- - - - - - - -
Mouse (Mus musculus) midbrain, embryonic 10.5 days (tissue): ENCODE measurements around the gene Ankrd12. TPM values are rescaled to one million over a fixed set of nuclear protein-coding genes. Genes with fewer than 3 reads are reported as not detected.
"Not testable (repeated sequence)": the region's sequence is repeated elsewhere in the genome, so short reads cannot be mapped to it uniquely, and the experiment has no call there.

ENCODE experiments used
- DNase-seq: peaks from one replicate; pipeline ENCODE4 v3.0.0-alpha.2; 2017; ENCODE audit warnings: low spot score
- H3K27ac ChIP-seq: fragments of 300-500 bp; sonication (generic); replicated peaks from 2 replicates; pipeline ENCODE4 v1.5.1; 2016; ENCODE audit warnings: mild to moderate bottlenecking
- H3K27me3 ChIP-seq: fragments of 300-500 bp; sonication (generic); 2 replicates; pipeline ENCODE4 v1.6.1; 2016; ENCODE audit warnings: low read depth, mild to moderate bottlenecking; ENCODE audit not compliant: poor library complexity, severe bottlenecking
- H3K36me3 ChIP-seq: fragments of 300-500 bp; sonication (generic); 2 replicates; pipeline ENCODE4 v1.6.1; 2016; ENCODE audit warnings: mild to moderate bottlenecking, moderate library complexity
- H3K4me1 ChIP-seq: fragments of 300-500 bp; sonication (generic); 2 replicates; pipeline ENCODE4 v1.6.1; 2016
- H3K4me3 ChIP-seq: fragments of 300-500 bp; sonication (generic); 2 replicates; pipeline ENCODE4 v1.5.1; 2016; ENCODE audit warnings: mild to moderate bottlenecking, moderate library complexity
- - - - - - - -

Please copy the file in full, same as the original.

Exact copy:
Mouse (Mus musculus) midbrain, embryonic 10.5 days (tissue): ENCODE measurements around the gene Ankrd12. TPM values are rescaled to one million over a fixed set of nuclear protein-coding genes. Genes with fewer than 3 reads are reported as not detected.
"Not testable (repeated sequence)": the region's sequence is repeated elsewhere in the genome, so short reads cannot be mapped to it uniquely, and the experiment has no call there.

ENCODE experiments used
- DNase-seq: peaks from one replicate; pipeline ENCODE4 v3.0.0-alpha.2; 2017; ENCODE audit warnings: low spot score
- H3K27ac ChIP-seq: fragments of 300-500 bp; sonication (generic); replicated peaks from 2 replicates; pipeline ENCODE4 v1.5.1; 2016; ENCODE audit warnings: mild to moderate bottlenecking
- H3K27me3 ChIP-seq: fragments of 300-500 bp; sonication (generic); 2 replicates; pipeline ENCODE4 v1.6.1; 2016; ENCODE audit warnings: low read depth, mild to moderate bottlenecking; ENCODE audit not compliant: poor library complexity, severe bottlenecking
- H3K36me3 ChIP-seq: fragments of 300-500 bp; sonication (generic); 2 replicates; pipeline ENCODE4 v1.6.1; 2016; ENCODE audit warnings: mild to moderate bottlenecking, moderate library complexity
- H3K4me1 ChIP-seq: fragments of 300-500 bp; sonication (generic); 2 replicates; pipeline ENCODE4 v1.6.1; 2016
- H3K4me3 ChIP-seq: fragments of 300-500 bp; sonication (generic); 2 replicates; pipeline ENCODE4 v1.5.1; 2016; ENCODE audit warnings: mild to moderate bottlenecking, moderate library complexity